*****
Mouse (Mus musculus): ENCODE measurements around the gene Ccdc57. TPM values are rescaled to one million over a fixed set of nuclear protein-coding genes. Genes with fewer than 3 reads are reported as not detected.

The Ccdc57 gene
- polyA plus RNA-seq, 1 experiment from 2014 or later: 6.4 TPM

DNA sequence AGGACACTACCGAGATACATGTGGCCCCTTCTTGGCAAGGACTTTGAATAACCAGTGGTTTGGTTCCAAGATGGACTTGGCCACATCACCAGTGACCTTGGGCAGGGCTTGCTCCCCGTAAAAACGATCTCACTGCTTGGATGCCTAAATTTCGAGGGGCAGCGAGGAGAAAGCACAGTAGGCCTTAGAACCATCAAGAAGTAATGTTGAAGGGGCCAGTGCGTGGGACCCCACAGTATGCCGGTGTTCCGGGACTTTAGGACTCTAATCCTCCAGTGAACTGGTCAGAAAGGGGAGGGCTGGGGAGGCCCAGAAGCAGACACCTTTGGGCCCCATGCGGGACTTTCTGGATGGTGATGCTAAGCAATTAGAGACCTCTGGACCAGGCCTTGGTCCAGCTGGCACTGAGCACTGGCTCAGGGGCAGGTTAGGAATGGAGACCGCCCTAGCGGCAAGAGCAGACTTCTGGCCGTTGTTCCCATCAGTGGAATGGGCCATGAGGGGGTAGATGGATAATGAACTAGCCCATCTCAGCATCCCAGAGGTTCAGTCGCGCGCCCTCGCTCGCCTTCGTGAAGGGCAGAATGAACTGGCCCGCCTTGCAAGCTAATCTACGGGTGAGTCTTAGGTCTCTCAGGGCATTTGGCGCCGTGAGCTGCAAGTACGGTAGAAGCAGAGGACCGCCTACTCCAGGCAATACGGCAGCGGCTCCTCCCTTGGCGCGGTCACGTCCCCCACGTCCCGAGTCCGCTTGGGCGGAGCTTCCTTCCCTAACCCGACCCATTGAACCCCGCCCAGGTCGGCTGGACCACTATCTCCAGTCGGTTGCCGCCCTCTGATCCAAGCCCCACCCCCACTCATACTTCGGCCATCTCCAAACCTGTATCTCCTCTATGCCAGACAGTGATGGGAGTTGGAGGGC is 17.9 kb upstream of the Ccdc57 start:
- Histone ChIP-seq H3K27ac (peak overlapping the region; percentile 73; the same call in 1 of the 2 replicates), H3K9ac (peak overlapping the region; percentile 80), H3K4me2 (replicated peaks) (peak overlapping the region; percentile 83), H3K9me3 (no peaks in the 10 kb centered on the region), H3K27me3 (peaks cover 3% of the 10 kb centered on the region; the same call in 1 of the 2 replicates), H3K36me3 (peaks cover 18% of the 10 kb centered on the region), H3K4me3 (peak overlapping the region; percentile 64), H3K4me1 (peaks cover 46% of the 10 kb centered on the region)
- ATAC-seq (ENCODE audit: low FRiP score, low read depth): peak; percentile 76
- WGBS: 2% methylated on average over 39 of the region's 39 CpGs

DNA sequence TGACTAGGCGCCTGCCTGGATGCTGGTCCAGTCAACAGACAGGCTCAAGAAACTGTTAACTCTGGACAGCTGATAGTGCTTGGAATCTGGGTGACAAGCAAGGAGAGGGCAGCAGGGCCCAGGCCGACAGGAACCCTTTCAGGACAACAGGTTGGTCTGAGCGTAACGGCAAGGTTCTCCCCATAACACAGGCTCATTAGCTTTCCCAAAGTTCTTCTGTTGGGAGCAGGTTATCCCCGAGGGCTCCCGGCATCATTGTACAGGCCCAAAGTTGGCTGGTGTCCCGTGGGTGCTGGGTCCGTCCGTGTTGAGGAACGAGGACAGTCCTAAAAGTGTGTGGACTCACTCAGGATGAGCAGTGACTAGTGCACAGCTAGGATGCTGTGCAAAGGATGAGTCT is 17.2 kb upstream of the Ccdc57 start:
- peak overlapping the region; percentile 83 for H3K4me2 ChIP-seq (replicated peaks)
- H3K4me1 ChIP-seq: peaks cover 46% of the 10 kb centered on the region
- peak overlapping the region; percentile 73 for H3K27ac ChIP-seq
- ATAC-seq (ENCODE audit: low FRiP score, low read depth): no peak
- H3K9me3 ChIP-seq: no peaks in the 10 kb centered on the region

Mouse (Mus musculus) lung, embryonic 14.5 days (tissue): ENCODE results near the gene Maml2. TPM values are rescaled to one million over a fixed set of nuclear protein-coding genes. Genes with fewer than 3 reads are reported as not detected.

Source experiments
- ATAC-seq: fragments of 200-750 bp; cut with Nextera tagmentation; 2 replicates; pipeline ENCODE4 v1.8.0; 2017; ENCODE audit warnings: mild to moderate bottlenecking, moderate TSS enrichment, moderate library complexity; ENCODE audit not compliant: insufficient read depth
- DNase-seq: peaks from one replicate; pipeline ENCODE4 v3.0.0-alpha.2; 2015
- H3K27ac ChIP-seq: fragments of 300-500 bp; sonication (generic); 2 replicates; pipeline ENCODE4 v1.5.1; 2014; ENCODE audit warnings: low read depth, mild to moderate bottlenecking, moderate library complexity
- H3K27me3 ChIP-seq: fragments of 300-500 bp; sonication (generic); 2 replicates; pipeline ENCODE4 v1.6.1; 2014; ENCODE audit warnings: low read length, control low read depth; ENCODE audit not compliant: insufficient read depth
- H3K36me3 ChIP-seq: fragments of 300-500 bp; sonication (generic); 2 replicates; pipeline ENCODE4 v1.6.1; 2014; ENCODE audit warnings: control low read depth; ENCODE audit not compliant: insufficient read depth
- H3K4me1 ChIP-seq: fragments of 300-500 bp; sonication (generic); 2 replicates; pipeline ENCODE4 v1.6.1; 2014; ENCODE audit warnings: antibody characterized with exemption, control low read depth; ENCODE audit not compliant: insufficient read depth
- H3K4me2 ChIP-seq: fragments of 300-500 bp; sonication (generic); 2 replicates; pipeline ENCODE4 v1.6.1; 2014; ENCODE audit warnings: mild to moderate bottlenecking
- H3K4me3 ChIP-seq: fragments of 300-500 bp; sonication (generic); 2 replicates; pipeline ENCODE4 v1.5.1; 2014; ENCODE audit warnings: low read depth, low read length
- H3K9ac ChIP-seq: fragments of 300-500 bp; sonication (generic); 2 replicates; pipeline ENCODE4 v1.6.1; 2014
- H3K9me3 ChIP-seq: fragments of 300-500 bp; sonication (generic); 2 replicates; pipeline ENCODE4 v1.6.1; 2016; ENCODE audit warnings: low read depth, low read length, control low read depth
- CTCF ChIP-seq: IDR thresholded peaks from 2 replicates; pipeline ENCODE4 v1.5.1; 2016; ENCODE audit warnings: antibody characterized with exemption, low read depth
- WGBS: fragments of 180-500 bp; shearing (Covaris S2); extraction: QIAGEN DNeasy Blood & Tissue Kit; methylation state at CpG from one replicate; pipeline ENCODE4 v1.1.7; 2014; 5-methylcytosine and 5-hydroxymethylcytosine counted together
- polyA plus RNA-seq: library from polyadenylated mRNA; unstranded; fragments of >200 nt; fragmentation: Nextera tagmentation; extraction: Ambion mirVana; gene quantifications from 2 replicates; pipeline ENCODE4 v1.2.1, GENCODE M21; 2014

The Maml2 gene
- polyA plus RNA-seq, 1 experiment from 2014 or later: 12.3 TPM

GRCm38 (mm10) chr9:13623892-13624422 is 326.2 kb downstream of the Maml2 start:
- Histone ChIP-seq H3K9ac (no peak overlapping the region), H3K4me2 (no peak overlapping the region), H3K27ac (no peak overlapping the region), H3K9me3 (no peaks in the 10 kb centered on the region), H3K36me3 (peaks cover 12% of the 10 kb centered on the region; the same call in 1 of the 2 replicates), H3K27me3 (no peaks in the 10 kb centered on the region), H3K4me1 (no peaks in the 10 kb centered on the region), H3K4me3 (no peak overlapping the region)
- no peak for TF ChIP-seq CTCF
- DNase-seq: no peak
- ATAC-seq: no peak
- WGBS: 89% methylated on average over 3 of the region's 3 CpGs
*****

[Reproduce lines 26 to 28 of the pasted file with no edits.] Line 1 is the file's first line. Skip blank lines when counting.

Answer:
- CTCF ChIP-seq: IDR thresholded peaks from 2 replicates; pipeline ENCODE4 v1.5.1; 2016; ENCODE audit warnings: antibody characterized with exemption, low read depth
- WGBS: fragments of 180-500 bp; shearing (Covaris S2); extraction: QIAGEN DNeasy Blood & Tissue Kit; methylation state at CpG from one replicate; pipeline ENCODE4 v1.1.7; 2014; 5-methylcytosine and 5-hydroxymethylcytosine counted together
- polyA plus RNA-seq: library from polyadenylated mRNA; unstranded; fragments of >200 nt; fragmentation: Nextera tagmentation; extraction: Ambion mirVana; gene quantifications from 2 replicates; pipeline ENCODE4 v1.2.1, GENCODE M21; 2014